Why Didn’t I Do This a Year Ago?

  • By Leigh C. Taylor, B.A., CPA, C.I.R.P.

Insolvencies are increasing — Should you be concerned?

You may have heard that the insolvency rates in Canada are up and you’re thinking that means the economy is in the tank. Not necessarily so. Insolvency is not a bellwether. It is not an indicator of how the economy is going in general but rather how the economy was two years ago.

The few research papers that have been done on insolvency all seem to agree that, for personal bankruptcies, the causes of the bankruptcy occurred almost two years before the individual actually went bankrupt. These causes are varied. They might have a root in something happening in the economy, like increased unemployment, higher interest rates, or the closure of plants and mines. More commonly, though, they are personal problems — things like marriage break-ups, loss of one income in the family, health problems, etc. When these problems strike, a debt load that was manageable before may eventually become unbearable.

Why does it take so long for people to solve their financial problems?

The answer is understandable. People try their best to recover from the problem on their own. Let’s look at the loss of a job. After losing their job, most people start looking for a new job almost immediately. At first, everyone is optimistic. That new job is just around the corner.  They don’t make drastic changes to their lifestyle, expecting to be back at work soon. They may have some savings set aside, and they use that, or they make more extensive use of their credit cards to “tide them over”. That makes sense. It’s what most of us would do. However, as time goes on and the job still hasn’t been found, more drastic changes are needed, but by then the credit cards are maxed out, and the debt is no longer manageable. To make matters worse, when they do get back to work, they may need to accept a lower starting salary or fewer hours.  That can require further belt-tightening.

In a  marriage break-up, both parties are generally left with half the family income, but often 100% of the debt (a fact of life with joint debts), and 100% of living costs. Legal fees seem manageable at first, but they pile up, and the creditors won’t wait forever to be paid.  Some people can take on a second job or use their savings. Those are good short term solutions, but when the savings run out and the second job becomes just too much, the debt is often still there. It may be quite some time before they realize that they can’t get out of the situation by themselves.

Health problems are much the same. Here, a second job is rarely possible. When one member of the family is seriously ill, the care for that person takes a toll on the time and energy available to remaining family members. That, in turn, makes working a second job very difficult. Using up savings, and maxing out credit cards, perhaps selling some assets, can delay the inevitable, but eventually, the debts become unmanageable and help must be sought.

When is the best time to seek advice about debt problems?

If you don’t want to ask yourself, “Why didn’t I do this sooner?” the very best time to seek advice is shortly after the initial problem occurs. That is, right after you lose the job, the marriage breaks up, or the illness is diagnosed. Informed consumers make the best decisions, and seeking advice before there is an unmanageable problem will give you the widest range of options for dealing with the debt.  For example, if there is potentially a Bankruptcy in your future, it would be better NOT to cash in that RRSP to tide you over, since the RRSP would survive the bankruptcy, and provide you with long term financial security. Dealing with unmanageable debt takes its toll on our health and our relationships. It is always best to find a solution as soon as possible.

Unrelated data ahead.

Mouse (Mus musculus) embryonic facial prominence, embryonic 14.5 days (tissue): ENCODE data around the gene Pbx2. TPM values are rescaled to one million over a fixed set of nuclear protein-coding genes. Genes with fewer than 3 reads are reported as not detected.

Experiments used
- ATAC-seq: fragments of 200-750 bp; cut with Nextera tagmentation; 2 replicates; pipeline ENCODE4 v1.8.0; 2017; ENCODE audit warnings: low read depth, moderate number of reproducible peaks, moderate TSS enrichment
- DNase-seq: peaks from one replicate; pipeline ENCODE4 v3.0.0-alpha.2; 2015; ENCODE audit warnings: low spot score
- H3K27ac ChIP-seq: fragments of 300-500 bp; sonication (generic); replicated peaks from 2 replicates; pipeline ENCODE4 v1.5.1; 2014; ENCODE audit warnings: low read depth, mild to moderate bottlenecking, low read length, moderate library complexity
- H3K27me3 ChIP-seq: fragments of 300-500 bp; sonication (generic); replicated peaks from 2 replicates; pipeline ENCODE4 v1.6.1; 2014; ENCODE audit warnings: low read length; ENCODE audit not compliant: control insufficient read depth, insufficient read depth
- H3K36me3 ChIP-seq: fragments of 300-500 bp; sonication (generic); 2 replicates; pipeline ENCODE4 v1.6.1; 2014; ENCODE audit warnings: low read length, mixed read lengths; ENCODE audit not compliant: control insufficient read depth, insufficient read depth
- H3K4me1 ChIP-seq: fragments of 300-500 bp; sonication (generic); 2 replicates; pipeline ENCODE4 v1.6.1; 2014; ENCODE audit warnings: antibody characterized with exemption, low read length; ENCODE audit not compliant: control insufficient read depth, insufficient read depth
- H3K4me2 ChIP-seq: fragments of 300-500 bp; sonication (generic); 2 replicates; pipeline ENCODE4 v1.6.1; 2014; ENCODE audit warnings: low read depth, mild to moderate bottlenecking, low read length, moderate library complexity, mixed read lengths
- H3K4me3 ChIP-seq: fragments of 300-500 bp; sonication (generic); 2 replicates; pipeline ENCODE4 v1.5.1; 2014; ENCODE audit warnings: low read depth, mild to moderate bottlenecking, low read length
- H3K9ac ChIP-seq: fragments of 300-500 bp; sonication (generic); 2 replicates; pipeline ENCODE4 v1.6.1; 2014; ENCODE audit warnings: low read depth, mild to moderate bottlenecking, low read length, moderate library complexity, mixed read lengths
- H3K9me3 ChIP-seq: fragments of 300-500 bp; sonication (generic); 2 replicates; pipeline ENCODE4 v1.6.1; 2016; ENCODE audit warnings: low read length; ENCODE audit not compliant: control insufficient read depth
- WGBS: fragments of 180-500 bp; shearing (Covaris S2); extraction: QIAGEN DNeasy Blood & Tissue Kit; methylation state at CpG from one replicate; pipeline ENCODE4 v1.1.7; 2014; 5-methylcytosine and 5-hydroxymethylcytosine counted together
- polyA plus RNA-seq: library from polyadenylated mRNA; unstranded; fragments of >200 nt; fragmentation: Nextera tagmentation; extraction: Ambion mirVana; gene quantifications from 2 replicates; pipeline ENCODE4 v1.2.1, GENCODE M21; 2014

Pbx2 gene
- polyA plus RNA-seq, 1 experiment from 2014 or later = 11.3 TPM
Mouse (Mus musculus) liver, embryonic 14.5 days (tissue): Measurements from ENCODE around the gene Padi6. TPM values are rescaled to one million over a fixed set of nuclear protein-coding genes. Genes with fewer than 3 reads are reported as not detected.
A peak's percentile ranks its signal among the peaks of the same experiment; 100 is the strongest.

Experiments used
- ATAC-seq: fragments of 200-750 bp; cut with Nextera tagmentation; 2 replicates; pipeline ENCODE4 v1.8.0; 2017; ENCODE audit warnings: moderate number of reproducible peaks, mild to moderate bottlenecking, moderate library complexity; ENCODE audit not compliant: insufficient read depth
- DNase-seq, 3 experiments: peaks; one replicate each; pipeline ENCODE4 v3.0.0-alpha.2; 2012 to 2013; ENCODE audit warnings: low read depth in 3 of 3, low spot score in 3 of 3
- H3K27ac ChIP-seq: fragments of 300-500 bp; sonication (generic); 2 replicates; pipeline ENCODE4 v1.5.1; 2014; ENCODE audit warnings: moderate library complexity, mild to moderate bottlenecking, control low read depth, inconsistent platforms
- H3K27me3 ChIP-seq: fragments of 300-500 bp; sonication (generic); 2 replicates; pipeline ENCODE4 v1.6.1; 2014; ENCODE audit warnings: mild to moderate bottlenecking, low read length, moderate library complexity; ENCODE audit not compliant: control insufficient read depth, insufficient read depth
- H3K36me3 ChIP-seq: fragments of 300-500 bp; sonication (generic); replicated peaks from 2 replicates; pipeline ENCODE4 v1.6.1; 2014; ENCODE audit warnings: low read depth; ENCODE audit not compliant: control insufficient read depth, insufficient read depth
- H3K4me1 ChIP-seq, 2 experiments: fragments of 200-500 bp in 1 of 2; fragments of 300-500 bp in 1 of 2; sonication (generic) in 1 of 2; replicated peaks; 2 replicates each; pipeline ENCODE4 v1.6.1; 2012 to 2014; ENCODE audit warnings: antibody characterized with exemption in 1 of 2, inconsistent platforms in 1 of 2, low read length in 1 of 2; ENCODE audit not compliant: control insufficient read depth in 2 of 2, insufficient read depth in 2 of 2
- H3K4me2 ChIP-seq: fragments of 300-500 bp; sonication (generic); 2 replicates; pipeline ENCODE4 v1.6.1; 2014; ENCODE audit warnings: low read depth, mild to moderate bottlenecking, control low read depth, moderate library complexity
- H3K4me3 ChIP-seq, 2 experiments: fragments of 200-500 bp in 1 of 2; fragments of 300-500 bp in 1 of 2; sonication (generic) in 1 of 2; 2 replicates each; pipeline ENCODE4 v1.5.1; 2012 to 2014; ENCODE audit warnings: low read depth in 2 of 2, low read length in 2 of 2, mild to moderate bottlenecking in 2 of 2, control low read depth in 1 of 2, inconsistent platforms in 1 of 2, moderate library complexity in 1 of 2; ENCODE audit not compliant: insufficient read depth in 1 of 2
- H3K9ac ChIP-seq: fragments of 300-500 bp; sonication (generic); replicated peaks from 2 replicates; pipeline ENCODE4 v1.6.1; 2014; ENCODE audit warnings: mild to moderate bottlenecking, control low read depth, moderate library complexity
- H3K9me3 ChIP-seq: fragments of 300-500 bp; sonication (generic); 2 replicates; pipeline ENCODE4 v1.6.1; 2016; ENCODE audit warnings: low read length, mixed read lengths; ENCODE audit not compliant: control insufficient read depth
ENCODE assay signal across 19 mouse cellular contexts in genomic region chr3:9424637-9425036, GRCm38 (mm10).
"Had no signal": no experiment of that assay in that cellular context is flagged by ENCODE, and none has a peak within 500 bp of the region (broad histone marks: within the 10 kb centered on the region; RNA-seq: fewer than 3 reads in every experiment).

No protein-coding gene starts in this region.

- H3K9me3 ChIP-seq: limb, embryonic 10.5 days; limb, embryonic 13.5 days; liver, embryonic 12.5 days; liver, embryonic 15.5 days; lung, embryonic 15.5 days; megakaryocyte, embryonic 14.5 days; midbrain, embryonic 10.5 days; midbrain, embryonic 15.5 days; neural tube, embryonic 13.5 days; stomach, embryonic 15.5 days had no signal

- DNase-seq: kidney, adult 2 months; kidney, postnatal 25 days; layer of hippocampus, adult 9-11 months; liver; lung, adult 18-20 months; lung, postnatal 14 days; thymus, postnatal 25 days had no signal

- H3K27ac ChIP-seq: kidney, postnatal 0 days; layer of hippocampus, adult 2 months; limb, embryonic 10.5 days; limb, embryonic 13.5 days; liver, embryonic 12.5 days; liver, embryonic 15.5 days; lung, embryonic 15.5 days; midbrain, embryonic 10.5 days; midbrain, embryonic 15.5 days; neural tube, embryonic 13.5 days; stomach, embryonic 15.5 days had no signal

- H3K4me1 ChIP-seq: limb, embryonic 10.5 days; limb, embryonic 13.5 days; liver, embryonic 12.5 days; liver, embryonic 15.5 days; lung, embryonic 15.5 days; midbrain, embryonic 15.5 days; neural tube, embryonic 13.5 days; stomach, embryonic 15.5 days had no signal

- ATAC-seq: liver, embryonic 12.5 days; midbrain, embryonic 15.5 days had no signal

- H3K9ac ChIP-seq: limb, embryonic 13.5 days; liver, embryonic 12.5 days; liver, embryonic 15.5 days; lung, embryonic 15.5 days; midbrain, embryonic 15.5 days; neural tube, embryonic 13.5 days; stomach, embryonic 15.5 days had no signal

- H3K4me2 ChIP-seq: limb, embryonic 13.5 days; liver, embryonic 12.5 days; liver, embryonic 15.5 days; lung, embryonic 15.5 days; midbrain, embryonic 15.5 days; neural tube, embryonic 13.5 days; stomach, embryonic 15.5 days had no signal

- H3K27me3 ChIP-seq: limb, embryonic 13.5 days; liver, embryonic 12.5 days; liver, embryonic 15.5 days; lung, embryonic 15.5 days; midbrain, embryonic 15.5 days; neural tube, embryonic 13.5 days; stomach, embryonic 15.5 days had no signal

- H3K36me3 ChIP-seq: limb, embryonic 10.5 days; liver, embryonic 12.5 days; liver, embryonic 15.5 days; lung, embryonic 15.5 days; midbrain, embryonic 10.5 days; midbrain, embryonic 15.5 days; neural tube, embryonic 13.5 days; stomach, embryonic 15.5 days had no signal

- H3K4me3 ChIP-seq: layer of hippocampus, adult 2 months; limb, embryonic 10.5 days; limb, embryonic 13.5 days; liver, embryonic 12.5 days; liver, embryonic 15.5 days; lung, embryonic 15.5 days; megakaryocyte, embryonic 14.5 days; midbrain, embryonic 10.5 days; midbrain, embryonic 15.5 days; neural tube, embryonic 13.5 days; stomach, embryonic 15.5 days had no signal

Who should I go to for advice?

Many people with debt problems don’t seek help because of a fear of the unknown, others because they don’t know whom to talk to, and many because of simple inertia. The best people to consult with about debt are Licensed Insolvency Trustees (LIT’s), such as LCTaylor. Of all financial professionals, LIT’s have the widest range of experience and the most extensive training in this field. Most Licensed Insolvency Trustees offer free initial assessments, providing a great opportunity to find out answers at no cost.

Remember: the sooner you seek professional help, the more likely it is that there will be a variety of options available for you to pursue.

Clearly it is better to find out what you have to do to get back on your financial feet, rather than suffer through months of stress and strain, and in the end say, “Why didn’t I do this a year ago?”

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Leigh C. Taylor, B.A., CPA, C.I.R.P.

Leigh has been working in the insolvency field since 1975. He is a graduate of the University of Manitoba. Leigh began his career as an Official Receiver with the Office of the Superintendent of Bankruptcy. He is a Certified Professional Accountant, and he attained his license as a Licensed Insolven Read More Leigh has been working in the insolvency field since 1975. He is a graduate of the University of Manitoba. Leigh began his career as an Official Receiver with the Office of the Superintendent of Bankruptcy. He is a Certified Professional Accountant, and he attained his license as a Licensed Insolvency Trustee in 1980.Leigh has been a member of the Canadian Association of Insolvency and Restructuring Professionals (CAIRP) since its inception. He is a Past President of several organizations, including the Manitoba Association of Insolvency and Restructuring Professionals (MAIRP), the Armstrong Point’s Association, and the Manitoba Opera. In addition, he has served for numerous years in leadership roles in Winnipeg churches. Close

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